LeBron James has more than NBA Title at stake
By TIM REYNOLDS AP Basketball Writer June 19, 2013 4:36PM
Miami Heat shooting guard Dwyane Wade, right, jokes with small forward LeBron James as he takes a shot during NBA basketball practice, Wednesday, June 19, 2013 at the American Airlines Arena in Miami. The Heat host the San Antonio Spurs in Game 7 of the NBA Finals on Thursday. (AP Photo/Wilfredo Lee)
MIAMI — LeBron James could not sleep after Game 6.
Imagine, then, how frayed his emotions will be going into Game 7.
So much is at stake. Legacies, for so many players, James included. The NBA championship. Whether the season was a success or a bust. How he will be portrayed over the next few months. How history will judge a Miami Heat team that won 27 straight games in one stretch, 66 games in the regular season and now 81 games overall.
Although the Heat will insist otherwise, the common belief is that it all hinges on James’ shoulders. And the four-time NBA MVP wouldn’t have it any other way when his Heat take on the San Antonio Spurs in Game 7 of the NBA Finals on Thursday night.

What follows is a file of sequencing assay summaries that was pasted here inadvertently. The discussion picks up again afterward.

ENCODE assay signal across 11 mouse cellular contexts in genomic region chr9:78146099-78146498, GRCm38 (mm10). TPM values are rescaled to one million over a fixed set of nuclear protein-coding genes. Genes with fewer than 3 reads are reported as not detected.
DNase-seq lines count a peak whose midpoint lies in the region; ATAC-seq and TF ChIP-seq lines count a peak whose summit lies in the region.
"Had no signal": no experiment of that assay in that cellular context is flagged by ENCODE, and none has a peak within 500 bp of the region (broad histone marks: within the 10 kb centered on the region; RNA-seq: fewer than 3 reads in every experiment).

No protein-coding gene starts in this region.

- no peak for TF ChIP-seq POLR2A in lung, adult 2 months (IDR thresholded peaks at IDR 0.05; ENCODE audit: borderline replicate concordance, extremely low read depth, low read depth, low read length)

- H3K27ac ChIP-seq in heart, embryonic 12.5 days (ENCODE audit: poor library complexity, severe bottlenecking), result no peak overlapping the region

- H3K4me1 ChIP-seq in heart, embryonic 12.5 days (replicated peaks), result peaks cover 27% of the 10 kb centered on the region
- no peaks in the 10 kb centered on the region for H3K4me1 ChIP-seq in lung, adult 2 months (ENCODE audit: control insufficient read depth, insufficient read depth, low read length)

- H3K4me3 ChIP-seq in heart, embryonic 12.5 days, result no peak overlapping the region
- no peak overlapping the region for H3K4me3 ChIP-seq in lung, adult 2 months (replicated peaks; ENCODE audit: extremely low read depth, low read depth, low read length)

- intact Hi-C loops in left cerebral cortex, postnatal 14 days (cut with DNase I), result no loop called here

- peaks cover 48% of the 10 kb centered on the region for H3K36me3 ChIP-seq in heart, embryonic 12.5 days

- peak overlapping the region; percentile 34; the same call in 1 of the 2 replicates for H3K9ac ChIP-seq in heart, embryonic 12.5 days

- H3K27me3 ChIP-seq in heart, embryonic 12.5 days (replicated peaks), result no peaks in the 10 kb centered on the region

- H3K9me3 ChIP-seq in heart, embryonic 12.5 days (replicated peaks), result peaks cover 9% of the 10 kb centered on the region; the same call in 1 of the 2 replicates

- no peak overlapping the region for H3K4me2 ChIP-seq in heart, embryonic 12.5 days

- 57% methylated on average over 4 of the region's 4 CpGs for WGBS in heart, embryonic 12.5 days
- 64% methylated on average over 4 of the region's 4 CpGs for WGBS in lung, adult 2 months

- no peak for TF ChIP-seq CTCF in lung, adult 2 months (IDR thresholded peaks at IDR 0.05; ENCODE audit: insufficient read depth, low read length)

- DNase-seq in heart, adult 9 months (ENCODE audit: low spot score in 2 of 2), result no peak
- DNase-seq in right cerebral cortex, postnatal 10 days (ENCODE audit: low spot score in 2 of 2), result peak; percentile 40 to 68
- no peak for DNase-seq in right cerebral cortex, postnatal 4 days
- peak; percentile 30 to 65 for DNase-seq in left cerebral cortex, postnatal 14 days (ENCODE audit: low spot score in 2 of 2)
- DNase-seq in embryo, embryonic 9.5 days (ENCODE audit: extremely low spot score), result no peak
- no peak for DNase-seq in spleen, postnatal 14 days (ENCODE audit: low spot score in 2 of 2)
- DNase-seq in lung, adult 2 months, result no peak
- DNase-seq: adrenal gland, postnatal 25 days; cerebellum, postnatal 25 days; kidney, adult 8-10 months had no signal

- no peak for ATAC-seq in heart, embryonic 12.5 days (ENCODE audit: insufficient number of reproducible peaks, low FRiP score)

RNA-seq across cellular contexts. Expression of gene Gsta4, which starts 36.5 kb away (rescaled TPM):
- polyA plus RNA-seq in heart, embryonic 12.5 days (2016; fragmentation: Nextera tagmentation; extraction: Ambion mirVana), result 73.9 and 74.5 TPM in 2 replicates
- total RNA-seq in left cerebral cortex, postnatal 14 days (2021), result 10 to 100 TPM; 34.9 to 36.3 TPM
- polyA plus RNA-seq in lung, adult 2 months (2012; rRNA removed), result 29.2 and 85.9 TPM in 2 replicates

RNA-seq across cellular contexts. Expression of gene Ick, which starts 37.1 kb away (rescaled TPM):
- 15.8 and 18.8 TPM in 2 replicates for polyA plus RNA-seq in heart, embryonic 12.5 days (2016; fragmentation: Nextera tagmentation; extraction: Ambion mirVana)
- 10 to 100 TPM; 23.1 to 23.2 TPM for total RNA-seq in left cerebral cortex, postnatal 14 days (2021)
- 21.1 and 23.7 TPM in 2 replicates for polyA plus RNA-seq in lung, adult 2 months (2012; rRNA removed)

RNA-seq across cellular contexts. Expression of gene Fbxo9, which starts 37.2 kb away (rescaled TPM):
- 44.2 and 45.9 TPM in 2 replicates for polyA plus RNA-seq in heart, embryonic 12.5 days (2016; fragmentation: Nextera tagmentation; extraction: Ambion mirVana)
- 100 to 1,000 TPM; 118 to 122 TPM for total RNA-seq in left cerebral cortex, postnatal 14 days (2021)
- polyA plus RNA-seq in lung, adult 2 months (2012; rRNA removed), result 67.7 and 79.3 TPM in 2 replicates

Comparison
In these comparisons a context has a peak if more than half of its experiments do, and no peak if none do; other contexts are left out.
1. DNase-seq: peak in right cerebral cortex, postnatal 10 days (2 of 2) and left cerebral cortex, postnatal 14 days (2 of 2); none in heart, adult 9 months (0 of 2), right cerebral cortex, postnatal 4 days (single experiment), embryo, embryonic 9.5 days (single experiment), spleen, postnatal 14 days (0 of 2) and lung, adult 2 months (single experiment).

“I want to go down as one of the greatest. I want our team to go down as one of the greatest teams. And we have an opportunity to do that,” James said. “Hasn’t been many teams to win back-to-back championships. It’s so hard. It’s the hardest thing. I said last year it was the hardest thing I’ve ever done, winning my first. Last year don’t even come close to what we’ve gone through in this postseason and in these Finals.”
James was so weary afterward that he had trouble pulling himself up from the chair where he conducted postgame interviews. But on Wednesday, even after a night of no sleep — “everything goes through your mind after a game,” he said — James said he was already feeling more spry than he was the night before. More rest, more treatment, some time at home with family and friends and a scheduled 9 p.m. date to watch SpongeBob with his kids, James figured that was the right formula to get ready for Game 7.
His second ring is 48 minutes away. If it comes, it will be earned.
“First of all, I’m blessed, man. I don’t even know how I got here,” James said. “I wasn’t supposed to be in the NBA, if you go by statistics and things of me growing up where I grew up. Every time I go into my locker room and see the ‘James’ on the back of an NBA jersey, I’m like, ‘Wow.’ No criticism can deter me from playing this game because of that. I’m not supposed to be here.”
He means that in a more broad sense, but in simplest terms, that also applies to Thursday night.
The Heat probably aren’t supposed to be there. They were down by five points with less than a half-minute to go in regulation of Game 6. The championship celebration was being readied, literally around them. The Spurs were about to get their hands on the Larry O’Brien Trophy, and the Heat were about to slink off into another offseason of utter disappointment.
Until, of course, none of that happened.